[CFP] a Special Issue on Legal Translation and Automation
Carla Quinci, University of Padua
Legal Translation and Automation
Many myths and deep concerns surround neural machine translation (NMT) and the role specialised translators play in the age of artificial intelligence (AI). The scary idea of ‘human parity’, i.e. the belief that NMT can achieve human quality, sparks off heated debates about the implications of the recent outstanding technological advancement for the translation profession. The alleged threats posed by the results achieved by AI in combination with the gaps in the academic literature about the functioning of (N)MT and its influence on the translation process and product have caused widespread scepticism and mistrust, when not an a priori rejection of NMT. Scholars worldwide have attempted to debunk these myths by studying the actual advantages and disadvantages of using automation. For instance, do Carmo (2023) recently proposed the term “artificial translation” – rather than “machine translation” – to stress that MT does not perform a complete translation process, which would take into account not just the meaning of the source and the target sentences but also extratextual elements e.g. the voice of the author, the intended readers, the purpose of the target texts, which are crucial in any (legal) translation brief (Scott 2019: 81-102).
These concerns are particularly serious in the legal field, where the legal and ethical risks (Canfora & Ottmann 2020, Kenny, Moorkens & do Carmo 2020, Moorkens 2022) related to privacy and confidentiality, together with low risk tolerance and liability, contribute to that feeling of scepticism and mistrust. Thus, legal translation has generally been considered unsuitable for automation (Sánchez-Gijón & Kenny 2022, 85-86), especially due to its inherent challenges. While other specialised fields tend towards conceptual universality and univocity, legal notions and procedures are largely system-bound and historically rooted, which naturally reflects on individual legal languages and culture-bound legal references (cf. Biel 2022). This results in incongruities and asymmetries, which represent the typical challenges faced by legal translators (see Biel 2014, Pontrandolfo 2019). Another distinctive feature of this specialisation is the high variability of the texts and legal conditions that determine the role of translation itself in each communicative situation, i.e. its communicative priorities between or within legal systems, according to the conventions of specific branches of law and legal genres at the national and international levels (Cao 2007, Biel 2014, Biel et al. 2019, Prieto Ramos 2022). Legal translation involves negotiating not only between legal languages/discourses but also – and most importantly – between legal systems and legal genres (see Scott 2019: 31-55).
However, the evolution of AI and MT is changing the legal professional landscape, where the ‘triangle of MT’ (quality, price and speed) still plays a pivotal role. Legal translation service providers as well as law firms are increasingly betting on AI and NMT worldwide. Thanks to the growing quality of MT outputs and the development of custom engines (Martínez Domínguez et al. 2020), NMT and machine translation post-editing (MTPE) are now also used in the legal sector. The most recent version of the EMT Competence Framework “acknowledges that [it] represents a growing part of translation workflows, and that MT literacy and awareness of the possibilities and limitations of MT is an integral part of professional translation competence” (EMT Expert Group 2022, 7). Then, the question is not so much if machine translation and post-editing (PE) should be implemented in legal translator training but when, and how they are and will be used by professional translators (Quinci, forthcoming; Quinci & Pontrandolfo 2023).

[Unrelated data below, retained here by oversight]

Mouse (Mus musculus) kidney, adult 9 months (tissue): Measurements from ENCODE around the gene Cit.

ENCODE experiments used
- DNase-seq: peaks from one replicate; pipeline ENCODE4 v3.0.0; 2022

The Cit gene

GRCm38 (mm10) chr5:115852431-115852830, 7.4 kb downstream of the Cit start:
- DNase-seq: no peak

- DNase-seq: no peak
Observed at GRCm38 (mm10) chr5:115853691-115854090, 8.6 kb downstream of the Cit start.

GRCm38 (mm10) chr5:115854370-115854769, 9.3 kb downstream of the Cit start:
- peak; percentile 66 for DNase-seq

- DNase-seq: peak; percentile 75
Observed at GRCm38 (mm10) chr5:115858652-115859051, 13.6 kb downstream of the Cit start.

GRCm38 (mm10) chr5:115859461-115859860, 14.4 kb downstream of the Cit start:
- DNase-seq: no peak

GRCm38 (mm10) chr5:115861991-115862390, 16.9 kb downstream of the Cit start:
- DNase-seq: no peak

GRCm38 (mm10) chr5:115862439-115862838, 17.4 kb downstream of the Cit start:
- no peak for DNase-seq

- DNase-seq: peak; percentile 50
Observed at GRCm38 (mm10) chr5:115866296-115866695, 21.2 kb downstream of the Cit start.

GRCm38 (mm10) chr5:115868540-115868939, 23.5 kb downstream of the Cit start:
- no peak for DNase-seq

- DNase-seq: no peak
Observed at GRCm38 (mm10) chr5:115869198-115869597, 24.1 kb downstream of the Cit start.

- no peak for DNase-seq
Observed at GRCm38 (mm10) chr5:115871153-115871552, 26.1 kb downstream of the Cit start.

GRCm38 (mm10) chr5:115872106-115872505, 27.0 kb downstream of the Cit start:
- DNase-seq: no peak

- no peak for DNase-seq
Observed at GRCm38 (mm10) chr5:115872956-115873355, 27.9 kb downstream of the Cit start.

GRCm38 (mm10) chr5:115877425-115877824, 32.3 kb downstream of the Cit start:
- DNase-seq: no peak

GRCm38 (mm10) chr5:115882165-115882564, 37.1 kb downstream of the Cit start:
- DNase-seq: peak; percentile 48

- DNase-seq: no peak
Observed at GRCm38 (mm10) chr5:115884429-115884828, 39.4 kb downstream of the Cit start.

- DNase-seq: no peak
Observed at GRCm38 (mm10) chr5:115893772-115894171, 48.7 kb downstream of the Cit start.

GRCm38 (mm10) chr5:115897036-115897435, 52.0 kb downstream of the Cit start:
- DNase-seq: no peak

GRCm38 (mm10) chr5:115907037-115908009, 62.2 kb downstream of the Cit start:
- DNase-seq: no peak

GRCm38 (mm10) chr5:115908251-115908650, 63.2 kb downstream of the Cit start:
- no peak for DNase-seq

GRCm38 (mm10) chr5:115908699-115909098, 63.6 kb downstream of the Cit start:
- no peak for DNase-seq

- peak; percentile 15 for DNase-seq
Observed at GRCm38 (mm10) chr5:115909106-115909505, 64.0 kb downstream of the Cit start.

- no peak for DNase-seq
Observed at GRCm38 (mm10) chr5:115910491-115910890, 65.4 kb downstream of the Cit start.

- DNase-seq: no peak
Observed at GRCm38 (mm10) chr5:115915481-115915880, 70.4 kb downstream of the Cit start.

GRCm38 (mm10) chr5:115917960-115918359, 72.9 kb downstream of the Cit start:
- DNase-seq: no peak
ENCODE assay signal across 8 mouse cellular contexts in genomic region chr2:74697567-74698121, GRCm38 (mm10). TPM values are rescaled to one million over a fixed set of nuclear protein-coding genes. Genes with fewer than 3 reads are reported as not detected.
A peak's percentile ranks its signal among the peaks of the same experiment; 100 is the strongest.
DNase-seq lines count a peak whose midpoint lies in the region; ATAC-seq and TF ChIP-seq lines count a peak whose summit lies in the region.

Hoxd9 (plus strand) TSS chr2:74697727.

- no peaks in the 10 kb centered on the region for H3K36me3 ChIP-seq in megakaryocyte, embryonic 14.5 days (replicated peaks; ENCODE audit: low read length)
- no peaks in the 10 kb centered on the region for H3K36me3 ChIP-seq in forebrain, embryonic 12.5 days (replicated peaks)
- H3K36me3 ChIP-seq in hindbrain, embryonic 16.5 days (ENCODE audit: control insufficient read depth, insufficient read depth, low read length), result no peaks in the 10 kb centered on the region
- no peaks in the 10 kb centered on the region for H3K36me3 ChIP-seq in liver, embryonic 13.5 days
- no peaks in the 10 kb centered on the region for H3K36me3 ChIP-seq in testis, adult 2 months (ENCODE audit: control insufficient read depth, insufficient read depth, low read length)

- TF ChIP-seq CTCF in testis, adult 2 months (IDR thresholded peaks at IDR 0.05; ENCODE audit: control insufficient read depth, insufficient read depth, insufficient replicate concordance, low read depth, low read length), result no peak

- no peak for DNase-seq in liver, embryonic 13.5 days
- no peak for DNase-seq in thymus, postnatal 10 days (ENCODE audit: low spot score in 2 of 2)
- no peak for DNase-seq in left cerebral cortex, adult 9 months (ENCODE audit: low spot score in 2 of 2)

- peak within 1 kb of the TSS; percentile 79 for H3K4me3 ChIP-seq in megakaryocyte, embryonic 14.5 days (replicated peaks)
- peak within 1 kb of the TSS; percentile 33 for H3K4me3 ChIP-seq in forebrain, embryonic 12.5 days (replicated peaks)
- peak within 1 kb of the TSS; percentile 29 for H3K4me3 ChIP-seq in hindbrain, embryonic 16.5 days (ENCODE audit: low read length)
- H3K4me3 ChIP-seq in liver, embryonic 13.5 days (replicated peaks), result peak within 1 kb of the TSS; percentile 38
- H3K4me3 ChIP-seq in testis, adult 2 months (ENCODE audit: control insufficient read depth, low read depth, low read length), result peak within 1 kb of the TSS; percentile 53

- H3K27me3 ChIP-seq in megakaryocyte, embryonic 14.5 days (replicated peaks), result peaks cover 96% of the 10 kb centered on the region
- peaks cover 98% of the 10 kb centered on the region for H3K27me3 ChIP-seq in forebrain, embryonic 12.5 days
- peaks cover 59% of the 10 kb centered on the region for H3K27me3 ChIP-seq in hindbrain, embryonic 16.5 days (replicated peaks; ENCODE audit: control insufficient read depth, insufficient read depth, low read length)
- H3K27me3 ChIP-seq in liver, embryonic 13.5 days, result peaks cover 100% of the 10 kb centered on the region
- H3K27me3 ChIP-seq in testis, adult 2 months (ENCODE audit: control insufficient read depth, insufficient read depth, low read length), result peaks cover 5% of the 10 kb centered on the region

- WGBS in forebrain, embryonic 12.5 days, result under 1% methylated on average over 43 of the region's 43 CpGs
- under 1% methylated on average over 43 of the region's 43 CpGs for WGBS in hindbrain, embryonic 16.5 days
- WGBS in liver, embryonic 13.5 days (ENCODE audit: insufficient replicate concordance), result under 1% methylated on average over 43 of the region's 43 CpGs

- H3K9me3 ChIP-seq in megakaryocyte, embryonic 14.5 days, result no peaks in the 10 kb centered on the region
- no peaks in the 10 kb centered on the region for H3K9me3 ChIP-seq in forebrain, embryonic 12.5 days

Against this background, this Special Issue aims at mapping the new opportunities and risks related to fast technological advancement and the rapidly changing landscape of legal translation in training and professional settings by exploring a wide array of issues including, but not limited to, the following:
- Implications of translation modality (human translation, post-editing, etc.) on the translation process
- Quality evaluation of AI/MT/MTPE outputs in the legal field
- Effects of MT, MTPE and/or AI on the translation product from end-users’ perspective
- MT/AI performance across legal genres and languages
- Implementation and implications of AI and MT in legal translator training and/or the professional practice
- Impact of AI/MT/MTPE on legal translators’ creativity
- Training of MT engines for legal translation purposes
- Legal Machine Translationese and Post-editese
- Ethics & legal MT/AI
- Potential, drawbacks, development, applications and assessment of Large Language Models in legal translation
- Gender bias in legal MT/AI